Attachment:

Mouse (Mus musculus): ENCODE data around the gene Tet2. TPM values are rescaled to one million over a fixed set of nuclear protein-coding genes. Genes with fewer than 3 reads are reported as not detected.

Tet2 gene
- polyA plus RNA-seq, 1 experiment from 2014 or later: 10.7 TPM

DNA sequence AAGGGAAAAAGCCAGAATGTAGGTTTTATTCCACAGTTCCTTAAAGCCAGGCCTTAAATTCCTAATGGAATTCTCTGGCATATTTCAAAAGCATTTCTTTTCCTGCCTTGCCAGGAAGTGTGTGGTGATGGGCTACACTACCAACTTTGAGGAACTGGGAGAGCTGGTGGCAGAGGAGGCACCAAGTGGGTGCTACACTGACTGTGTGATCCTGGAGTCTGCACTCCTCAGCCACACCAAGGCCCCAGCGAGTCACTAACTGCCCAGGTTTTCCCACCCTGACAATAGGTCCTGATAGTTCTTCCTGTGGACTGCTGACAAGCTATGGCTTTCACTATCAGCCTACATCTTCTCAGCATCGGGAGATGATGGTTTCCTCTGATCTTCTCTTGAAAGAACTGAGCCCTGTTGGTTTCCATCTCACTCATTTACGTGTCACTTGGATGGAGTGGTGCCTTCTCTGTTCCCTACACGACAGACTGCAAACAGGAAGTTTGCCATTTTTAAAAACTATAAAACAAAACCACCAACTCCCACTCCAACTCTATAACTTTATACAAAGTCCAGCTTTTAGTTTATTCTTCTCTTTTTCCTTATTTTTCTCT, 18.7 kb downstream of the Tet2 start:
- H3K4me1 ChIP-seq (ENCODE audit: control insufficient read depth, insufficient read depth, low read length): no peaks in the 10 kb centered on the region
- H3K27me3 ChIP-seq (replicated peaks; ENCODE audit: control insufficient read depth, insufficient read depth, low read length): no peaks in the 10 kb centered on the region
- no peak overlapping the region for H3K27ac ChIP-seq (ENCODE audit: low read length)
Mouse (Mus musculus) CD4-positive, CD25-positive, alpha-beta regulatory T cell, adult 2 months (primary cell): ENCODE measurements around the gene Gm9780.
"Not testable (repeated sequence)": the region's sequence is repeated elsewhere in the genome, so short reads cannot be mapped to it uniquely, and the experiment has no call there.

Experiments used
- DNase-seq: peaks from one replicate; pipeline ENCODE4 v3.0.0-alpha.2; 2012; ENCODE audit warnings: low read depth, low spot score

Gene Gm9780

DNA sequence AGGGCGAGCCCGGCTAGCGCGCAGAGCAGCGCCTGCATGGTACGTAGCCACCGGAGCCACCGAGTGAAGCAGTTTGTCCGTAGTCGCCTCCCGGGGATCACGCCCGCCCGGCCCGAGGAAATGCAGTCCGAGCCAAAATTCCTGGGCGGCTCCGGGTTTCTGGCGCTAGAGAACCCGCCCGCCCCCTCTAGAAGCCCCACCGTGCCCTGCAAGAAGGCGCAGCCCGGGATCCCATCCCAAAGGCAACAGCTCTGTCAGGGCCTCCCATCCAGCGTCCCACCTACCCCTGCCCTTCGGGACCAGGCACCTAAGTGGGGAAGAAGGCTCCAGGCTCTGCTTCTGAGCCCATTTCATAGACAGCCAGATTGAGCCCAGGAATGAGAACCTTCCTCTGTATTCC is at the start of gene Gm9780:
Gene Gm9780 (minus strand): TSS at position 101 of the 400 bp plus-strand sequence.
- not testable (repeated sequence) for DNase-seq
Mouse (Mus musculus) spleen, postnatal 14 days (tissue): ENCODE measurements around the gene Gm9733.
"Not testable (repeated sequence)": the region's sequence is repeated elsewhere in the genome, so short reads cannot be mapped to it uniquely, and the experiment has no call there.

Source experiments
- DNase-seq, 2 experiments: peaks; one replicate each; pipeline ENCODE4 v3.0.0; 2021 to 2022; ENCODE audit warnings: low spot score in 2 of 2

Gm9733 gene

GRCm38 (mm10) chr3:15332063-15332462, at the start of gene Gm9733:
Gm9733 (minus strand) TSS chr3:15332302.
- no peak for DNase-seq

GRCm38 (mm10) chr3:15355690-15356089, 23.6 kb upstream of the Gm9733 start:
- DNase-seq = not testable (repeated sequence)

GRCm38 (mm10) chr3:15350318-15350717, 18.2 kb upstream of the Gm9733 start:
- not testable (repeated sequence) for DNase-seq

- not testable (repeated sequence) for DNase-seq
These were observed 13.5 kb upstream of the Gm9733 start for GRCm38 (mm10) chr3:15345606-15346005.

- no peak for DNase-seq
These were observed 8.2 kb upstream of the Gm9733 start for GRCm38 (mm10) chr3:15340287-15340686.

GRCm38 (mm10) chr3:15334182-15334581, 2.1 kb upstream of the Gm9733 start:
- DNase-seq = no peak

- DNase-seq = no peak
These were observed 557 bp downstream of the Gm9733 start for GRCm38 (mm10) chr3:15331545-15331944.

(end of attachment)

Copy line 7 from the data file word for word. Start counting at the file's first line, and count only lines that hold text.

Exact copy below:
- no peak overlapping the region for H3K27ac ChIP-seq (ENCODE audit: low read length)